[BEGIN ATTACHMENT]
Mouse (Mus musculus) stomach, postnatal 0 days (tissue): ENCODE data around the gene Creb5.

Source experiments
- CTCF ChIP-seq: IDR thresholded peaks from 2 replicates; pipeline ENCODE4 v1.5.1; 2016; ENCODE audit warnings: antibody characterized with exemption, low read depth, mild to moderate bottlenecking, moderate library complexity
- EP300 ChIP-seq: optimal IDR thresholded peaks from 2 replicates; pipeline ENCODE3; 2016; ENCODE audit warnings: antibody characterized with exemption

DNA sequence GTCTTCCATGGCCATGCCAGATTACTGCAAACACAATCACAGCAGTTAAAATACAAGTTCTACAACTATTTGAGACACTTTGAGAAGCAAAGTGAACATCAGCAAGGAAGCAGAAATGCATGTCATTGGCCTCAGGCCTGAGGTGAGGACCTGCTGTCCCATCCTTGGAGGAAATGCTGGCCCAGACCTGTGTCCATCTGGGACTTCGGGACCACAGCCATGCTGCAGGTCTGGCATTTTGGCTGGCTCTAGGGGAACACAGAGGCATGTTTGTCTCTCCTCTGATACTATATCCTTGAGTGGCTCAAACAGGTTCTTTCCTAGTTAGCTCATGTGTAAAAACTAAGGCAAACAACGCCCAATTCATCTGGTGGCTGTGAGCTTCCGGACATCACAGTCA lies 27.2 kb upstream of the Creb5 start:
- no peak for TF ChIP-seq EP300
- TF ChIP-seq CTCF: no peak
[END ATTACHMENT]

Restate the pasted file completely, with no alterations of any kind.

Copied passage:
Mouse (Mus musculus) stomach, postnatal 0 days (tissue): ENCODE data around the gene Creb5.

Source experiments
- CTCF ChIP-seq: IDR thresholded peaks from 2 replicates; pipeline ENCODE4 v1.5.1; 2016; ENCODE audit warnings: antibody characterized with exemption, low read depth, mild to moderate bottlenecking, moderate library complexity
- EP300 ChIP-seq: optimal IDR thresholded peaks from 2 replicates; pipeline ENCODE3; 2016; ENCODE audit warnings: antibody characterized with exemption

DNA sequence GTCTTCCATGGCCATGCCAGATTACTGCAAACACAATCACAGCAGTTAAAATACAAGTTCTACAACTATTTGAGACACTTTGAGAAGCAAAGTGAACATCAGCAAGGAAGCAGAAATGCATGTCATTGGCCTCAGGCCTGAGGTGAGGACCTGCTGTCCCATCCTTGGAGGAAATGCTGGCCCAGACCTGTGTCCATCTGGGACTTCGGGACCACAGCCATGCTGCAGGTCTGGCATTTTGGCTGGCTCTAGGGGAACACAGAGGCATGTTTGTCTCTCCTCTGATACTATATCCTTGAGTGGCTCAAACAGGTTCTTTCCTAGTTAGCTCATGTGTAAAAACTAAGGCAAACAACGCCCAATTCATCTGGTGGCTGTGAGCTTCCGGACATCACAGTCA lies 27.2 kb upstream of the Creb5 start:
- no peak for TF ChIP-seq EP300
- TF ChIP-seq CTCF: no peak